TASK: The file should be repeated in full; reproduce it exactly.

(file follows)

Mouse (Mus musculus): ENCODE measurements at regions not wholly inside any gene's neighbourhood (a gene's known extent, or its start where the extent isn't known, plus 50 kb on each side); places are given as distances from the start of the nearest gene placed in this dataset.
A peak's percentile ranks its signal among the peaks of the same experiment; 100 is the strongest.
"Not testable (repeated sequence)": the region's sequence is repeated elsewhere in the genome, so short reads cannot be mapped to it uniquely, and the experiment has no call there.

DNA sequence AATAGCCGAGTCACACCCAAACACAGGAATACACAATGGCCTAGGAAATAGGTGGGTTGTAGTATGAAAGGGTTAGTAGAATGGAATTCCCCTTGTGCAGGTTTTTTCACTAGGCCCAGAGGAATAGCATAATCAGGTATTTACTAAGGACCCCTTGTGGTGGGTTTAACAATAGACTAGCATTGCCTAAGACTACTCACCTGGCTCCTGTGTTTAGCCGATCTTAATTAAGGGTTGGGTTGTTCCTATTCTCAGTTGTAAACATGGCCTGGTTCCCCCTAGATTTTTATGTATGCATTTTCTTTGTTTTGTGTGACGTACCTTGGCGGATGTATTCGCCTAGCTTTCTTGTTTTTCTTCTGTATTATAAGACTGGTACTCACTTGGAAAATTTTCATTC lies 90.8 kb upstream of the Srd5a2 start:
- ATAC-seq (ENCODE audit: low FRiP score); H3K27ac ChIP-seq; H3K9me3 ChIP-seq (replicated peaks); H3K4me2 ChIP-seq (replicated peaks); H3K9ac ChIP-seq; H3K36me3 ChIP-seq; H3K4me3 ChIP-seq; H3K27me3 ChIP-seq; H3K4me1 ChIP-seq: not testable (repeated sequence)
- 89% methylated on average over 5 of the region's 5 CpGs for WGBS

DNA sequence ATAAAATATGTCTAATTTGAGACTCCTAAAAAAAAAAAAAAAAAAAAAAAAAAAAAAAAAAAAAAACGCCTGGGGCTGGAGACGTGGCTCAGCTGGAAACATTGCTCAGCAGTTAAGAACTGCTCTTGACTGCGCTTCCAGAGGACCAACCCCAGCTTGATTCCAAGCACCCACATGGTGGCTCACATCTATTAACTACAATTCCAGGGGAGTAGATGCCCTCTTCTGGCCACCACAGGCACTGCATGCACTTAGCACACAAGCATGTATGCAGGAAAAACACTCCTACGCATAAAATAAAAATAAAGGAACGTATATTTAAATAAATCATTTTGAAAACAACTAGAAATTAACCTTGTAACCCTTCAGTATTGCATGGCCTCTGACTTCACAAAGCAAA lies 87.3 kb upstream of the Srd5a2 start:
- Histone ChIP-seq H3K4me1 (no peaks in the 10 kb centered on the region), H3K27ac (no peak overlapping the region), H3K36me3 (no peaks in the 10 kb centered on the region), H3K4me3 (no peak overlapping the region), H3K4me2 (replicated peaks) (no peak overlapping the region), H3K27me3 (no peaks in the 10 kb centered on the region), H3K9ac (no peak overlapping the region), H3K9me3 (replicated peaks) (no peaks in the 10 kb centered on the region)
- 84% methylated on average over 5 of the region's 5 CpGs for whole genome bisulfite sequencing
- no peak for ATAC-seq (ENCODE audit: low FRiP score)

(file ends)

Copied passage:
Mouse (Mus musculus): ENCODE measurements at regions not wholly inside any gene's neighbourhood (a gene's known extent, or its start where the extent isn't known, plus 50 kb on each side); places are given as distances from the start of the nearest gene placed in this dataset.
A peak's percentile ranks its signal among the peaks of the same experiment; 100 is the strongest.
"Not testable (repeated sequence)": the region's sequence is repeated elsewhere in the genome, so short reads cannot be mapped to it uniquely, and the experiment has no call there.

DNA sequence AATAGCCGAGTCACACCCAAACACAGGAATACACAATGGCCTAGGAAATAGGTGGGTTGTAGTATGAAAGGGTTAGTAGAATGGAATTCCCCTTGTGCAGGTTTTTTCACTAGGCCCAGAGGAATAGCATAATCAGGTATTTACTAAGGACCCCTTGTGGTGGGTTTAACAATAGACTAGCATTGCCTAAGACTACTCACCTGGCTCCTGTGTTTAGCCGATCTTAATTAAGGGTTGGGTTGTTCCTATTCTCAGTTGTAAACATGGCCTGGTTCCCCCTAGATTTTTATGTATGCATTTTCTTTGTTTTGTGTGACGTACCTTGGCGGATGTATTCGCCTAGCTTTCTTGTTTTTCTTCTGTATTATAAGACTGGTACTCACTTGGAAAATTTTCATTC lies 90.8 kb upstream of the Srd5a2 start:
- ATAC-seq (ENCODE audit: low FRiP score); H3K27ac ChIP-seq; H3K9me3 ChIP-seq (replicated peaks); H3K4me2 ChIP-seq (replicated peaks); H3K9ac ChIP-seq; H3K36me3 ChIP-seq; H3K4me3 ChIP-seq; H3K27me3 ChIP-seq; H3K4me1 ChIP-seq: not testable (repeated sequence)
- 89% methylated on average over 5 of the region's 5 CpGs for WGBS

DNA sequence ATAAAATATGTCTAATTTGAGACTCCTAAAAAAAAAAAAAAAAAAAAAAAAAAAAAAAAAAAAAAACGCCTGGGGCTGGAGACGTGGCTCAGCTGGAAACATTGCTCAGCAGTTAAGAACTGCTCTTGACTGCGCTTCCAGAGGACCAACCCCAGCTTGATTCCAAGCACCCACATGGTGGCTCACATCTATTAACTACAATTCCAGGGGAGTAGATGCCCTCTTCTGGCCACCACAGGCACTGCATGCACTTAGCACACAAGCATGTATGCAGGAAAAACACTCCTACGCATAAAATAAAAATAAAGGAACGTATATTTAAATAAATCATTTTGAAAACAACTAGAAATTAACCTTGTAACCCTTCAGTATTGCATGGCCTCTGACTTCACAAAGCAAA lies 87.3 kb upstream of the Srd5a2 start:
- Histone ChIP-seq H3K4me1 (no peaks in the 10 kb centered on the region), H3K27ac (no peak overlapping the region), H3K36me3 (no peaks in the 10 kb centered on the region), H3K4me3 (no peak overlapping the region), H3K4me2 (replicated peaks) (no peak overlapping the region), H3K27me3 (no peaks in the 10 kb centered on the region), H3K9ac (no peak overlapping the region), H3K9me3 (replicated peaks) (no peaks in the 10 kb centered on the region)
- 84% methylated on average over 5 of the region's 5 CpGs for whole genome bisulfite sequencing
- no peak for ATAC-seq (ENCODE audit: low FRiP score)